RT-PCR and quantitative real-time PCR

Total RNA was extracted from tissues with TRIzol® Reagent (Invitrogen) and reverse transcribed into cDNA using the Superscript III Kit (Invitrogen) according to the manufacturer’s instruction. The cDNAs were used as templates in PCR with BMXΔN gene-specific primers (forward primer, 5′-AGGGTGGGATTT GATATTGCATGG-3′ and reverse primer, 5′-CCAGGGA CACAGAGTCGGGGA-3′). The human glyceraldehyde-3-phosphate dehydrogenase gene (forward primer, 5′-GCGACACCCACTCCTCCACCTTT-3′; and reverse primer, 5′-TGCTGTAGCCAAATTCGTTGTCATA-3′) was used as an internal control in PCR amplification. The amplification reactions were performed using AmpliTaq Gold DNA polymerase (Applied Biosystems). The PCR program for detection of BMXΔN and GAPDH is: 95°C 5 minutes; 95°C 15 seconds, 58°C 30 seconds, 72°C 30 seconds, 35 cycles for BMXΔN and 32 cycles for GAPDH; 72°C 7 minute.

Real-time PCR was performed on an Applied Biosystems 7900HT cycler using SYBR Green Master Mix (SA Biosciences). The primers that were used for amplification of wild type BMX (NM_203281.2) and another two variants (NM_001721.6, NM_001320866.1) as follows: 5′-CAGTAACCAAAAAGAAAGAAATG-3′ and 5′-TGTGTTGATGATAATGAATAAGC-3′. The primers that were used for amplification of both wild type BMX and BMXΔN as follows: 5′-CTGCTCGTAAC TGCTTGGTGG-3′ and 5′-CTGACTTGCTGCTGTATT TGA-3′. The primers for housekeeping gene GAPDH were 5′- GCGACACCCACTCCTCCACCTTT-3′ (forward) and 5′- TGCTGTAGCCAAATTCGTTGTCATA-3′ (reverse); the primers for ACTIN were 5′-CTTAGTTGCGTT ACACCCTTTCT-3′ (forward) and 5′-TGCTGTCA CCTTCACCGTTC-3′ (reverse). The following conditions were used for PCR: i) initial denaturation step at 95°C for 8 min; and ii) 40 cycles at 95°C for 15 sec and 58°C for 45 sec. Relative quantity of BMX expression was calculated by the 2-ΔΔCt method standardized to GAPDH or ACTIN expression in corresponding tissues.

Exon array analysis and 5′ RACE

Exon array analysis and 5′ RACE were performed as previously described [7]. Briefly, Affymetrix Human Exon 1.0 microarray was used and the Robust Multichip Average method was applied to perform background correction, normalization and exon-level probe set summarization. 5′ RACE-PCR was performed using SMARTerTM RACE cDNA Amplification Kit from Clontech Laboratories Inc (Mountain View, CA) according to the manufacturer’s instructions. In brief, 1 μg RNA extracted from lung cancer patient tissues was reverse transcribed using primers 5′-RACE CDS primer A and SMARTer II A Oligonucleotide supplied by SMARTerTM RACE cDNA Amplification Kit. PCR was performed with BMX gene specific primer 5′-GGTTCAAGTCCTTTTC CGTGACTCCTCA-3′/5′-CCCGAAGTGGTTCAATGGA AGACAGGA-3′ in conjunction with RACE universal primer A mix (UPM): 5′-CTAATACGACTCACTATA GGGCAAGCAGTGGTATCAACGCAGAGT-3′ and 5′-CT AATACGACTCACTATAGGGC-3′. PCR products were purified for direct sequencing as well as cloning into pGEM-T vector (Promega, Madison, WI) for sequencing.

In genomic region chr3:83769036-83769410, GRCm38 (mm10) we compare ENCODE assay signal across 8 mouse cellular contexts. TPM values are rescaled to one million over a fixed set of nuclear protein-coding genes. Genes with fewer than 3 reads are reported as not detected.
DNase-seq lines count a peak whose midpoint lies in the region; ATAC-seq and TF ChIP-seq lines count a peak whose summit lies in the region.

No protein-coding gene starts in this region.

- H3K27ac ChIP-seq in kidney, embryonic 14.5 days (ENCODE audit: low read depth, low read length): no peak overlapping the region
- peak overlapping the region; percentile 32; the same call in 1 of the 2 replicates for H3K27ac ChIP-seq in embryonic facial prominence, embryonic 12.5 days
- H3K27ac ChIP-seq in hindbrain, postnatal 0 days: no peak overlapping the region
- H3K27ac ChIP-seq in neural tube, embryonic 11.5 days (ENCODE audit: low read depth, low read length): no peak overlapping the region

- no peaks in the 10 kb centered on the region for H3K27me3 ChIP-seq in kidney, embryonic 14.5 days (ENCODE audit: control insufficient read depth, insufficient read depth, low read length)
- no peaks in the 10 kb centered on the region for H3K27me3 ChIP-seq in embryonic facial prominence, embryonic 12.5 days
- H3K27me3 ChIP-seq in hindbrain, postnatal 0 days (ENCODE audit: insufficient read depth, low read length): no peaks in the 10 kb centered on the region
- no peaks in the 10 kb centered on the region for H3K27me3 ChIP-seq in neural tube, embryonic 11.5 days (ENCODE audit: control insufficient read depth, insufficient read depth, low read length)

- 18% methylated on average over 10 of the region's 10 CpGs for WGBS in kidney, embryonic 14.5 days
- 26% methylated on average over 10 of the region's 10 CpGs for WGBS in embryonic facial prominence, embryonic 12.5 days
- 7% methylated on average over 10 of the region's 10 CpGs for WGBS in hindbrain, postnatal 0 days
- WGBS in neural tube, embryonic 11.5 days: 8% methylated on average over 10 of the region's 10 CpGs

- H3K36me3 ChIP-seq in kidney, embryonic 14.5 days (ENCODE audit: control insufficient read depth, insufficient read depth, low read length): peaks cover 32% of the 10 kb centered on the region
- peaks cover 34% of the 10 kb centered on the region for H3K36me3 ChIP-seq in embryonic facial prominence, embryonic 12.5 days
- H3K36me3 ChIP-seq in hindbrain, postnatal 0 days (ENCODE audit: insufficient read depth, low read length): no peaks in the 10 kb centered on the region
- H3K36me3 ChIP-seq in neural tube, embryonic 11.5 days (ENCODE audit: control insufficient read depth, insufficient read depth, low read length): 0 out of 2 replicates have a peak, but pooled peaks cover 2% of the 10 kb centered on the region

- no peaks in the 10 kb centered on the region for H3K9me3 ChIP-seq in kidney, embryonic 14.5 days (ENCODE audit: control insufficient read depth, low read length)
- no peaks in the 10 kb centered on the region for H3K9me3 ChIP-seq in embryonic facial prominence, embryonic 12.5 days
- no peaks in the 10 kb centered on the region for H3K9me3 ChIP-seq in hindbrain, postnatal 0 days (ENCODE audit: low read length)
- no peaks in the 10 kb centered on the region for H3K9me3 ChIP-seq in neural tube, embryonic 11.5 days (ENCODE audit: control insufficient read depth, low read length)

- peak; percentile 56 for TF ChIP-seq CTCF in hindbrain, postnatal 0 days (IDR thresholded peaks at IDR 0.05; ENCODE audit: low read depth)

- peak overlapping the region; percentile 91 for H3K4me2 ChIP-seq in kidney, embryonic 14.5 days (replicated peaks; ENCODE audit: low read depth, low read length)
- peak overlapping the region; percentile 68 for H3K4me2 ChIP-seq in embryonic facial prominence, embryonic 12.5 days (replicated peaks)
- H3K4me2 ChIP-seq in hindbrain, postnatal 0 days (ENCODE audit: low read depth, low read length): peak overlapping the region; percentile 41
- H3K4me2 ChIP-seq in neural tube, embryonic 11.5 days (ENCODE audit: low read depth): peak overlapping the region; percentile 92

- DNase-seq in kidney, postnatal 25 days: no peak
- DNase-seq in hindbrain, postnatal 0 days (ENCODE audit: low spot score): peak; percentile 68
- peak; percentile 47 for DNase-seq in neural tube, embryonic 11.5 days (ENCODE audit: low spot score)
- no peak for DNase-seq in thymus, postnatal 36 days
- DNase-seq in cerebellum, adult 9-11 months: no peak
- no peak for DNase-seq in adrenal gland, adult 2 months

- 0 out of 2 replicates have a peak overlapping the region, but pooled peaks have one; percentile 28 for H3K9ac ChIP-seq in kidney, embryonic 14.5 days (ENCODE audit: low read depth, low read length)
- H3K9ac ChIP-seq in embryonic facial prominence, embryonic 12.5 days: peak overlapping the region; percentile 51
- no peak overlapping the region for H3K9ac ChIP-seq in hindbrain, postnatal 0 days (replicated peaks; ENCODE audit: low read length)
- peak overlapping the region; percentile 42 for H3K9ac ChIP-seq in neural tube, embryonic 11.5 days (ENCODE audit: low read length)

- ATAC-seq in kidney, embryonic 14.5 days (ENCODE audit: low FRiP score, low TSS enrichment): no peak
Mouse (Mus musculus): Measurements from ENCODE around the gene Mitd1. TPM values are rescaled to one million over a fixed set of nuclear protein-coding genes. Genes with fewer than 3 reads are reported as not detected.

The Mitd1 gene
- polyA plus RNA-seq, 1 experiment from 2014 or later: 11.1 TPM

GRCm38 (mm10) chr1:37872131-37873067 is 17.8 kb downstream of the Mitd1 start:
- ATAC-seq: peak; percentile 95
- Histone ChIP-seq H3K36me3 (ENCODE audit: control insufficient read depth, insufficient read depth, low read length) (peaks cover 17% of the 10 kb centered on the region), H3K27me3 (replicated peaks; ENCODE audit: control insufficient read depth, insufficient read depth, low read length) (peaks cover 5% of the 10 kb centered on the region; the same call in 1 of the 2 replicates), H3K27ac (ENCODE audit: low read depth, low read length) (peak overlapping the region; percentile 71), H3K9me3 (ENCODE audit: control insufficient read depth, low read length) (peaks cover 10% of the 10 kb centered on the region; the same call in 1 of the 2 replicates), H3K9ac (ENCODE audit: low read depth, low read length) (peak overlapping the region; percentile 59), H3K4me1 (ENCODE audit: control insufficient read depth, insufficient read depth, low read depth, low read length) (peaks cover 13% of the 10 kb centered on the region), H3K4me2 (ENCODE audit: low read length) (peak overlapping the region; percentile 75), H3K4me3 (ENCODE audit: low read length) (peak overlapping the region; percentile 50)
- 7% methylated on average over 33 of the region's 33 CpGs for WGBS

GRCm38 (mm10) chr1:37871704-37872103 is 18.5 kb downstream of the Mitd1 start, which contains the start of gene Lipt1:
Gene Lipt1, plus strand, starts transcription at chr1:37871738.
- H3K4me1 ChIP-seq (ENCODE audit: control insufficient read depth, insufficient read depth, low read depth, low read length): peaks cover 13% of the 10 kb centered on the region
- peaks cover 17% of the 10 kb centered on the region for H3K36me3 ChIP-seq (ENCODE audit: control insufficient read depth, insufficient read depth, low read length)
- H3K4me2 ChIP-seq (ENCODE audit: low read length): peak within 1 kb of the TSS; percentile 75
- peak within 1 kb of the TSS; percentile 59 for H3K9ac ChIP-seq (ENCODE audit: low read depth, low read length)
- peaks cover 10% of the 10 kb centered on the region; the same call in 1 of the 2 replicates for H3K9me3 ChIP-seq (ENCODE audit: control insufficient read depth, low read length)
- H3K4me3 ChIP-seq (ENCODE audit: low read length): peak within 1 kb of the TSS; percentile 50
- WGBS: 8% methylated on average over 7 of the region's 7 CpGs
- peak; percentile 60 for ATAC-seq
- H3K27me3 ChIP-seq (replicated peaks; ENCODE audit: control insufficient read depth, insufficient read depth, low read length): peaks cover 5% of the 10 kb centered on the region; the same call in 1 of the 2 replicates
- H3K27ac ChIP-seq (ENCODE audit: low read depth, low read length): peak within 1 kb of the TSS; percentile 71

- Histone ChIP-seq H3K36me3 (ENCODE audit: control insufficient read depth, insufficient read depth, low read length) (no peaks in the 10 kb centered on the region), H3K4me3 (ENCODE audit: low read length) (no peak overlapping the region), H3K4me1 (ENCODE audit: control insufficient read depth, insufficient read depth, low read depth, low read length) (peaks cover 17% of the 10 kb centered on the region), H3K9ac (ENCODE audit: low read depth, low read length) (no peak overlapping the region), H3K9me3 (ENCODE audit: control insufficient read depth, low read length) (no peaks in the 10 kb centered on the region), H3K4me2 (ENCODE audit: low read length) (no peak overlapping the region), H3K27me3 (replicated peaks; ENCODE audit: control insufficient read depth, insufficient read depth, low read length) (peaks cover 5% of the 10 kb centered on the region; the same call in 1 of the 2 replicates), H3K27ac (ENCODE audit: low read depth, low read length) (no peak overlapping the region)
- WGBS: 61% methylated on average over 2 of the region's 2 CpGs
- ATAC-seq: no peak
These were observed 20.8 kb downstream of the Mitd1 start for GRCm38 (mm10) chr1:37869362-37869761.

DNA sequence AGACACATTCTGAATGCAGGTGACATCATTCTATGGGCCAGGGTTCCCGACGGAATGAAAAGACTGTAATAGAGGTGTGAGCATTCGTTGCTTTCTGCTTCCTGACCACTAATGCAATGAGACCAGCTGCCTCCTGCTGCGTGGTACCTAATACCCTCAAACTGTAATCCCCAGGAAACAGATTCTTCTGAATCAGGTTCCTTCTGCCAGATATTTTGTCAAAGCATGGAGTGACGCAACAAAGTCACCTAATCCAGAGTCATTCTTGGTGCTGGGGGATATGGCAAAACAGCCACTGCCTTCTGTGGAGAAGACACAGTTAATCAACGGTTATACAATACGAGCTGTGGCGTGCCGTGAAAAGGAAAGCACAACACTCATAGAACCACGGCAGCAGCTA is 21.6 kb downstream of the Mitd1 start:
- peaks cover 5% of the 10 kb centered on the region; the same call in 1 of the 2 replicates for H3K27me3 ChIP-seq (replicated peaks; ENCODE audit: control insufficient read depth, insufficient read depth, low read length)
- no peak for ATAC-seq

Western blot

Western blot analyses were performed according to the standard protocol. The following antibodies were used: pEGFR (Y1068, #2236), EGFR (#2232), pErk1/2 (#9101), Erk1/2 (#9102), pAKT (T308, #9257; S473, #9271), AKT (#2920), pSTAT3 (#9138), STAT3 (#9139), pFAK (#8556) and FAK (#13009), all from Cell Signaling Technologies; BMX (C-17, sc-8874) from Santa Cruz and ß-actin (A1978) from Sigma.

Statistical analysis

The statistical analysis was conducted in SPSS 16.0 (SPSS Inc, Chicago, IL, USA). Pearson’s chi-squared test was used on categorical variables. Two group comparisons were analyzed by the two-tailed Student’s t test. A p value less than 0.05 was considered statistically significant.


BMX: Bone marrow tyrosine kinase gene in chromosome X BTK: Bruton’s tyrosine kinase FBS: Fetal bovine serum MTT: 3-(4, 5-dimethylthiazol-2-yl)-2, 5-diphenyltetrazolium bromide NSCLC: non-small cell lung cancer

Authors’ contributions

YW and JX designed and performed the experiments, interpreted the data and discussed the manuscript. ZF and FL analyzed and interpreted the Exon array data to identify alternative spliced genes, DL, ZW and YF participated in performing the experiments, JZ reorganized clinical information, HC provided clinical information and samples, HJ designed the experiments, interpreted the data and wrote the manuscript. HL designed and performed the experiments, interpreted the data and wrote the manuscript. All authors read and approved the final manuscript.


Not applicable.


The authors have no conflicts of interests to disclose.


This work was supported by the Strategic Priority Research Program of the Chinese Academy of Sciences (XDB19000000), the National Natural Science Foundation of China (81372509, 81325015, 81430066, 31621003, 81402276, 81402371, 81401898, 81402498, 81101583, 31370747), Science and Technology Commission of Shanghai Municipality (15XD1504000), the Innovation Project of Shandong Academy of Medical Sciences, the Excellent Innovation Team of Shandong Academy of Medical Sciences, Shanghai Institutes for Biological Sciences (2014KIP304), the Project for Laureate of Taishan Scholar (ts201511075), and the SA-SIBS scholarship program (HL and HJ).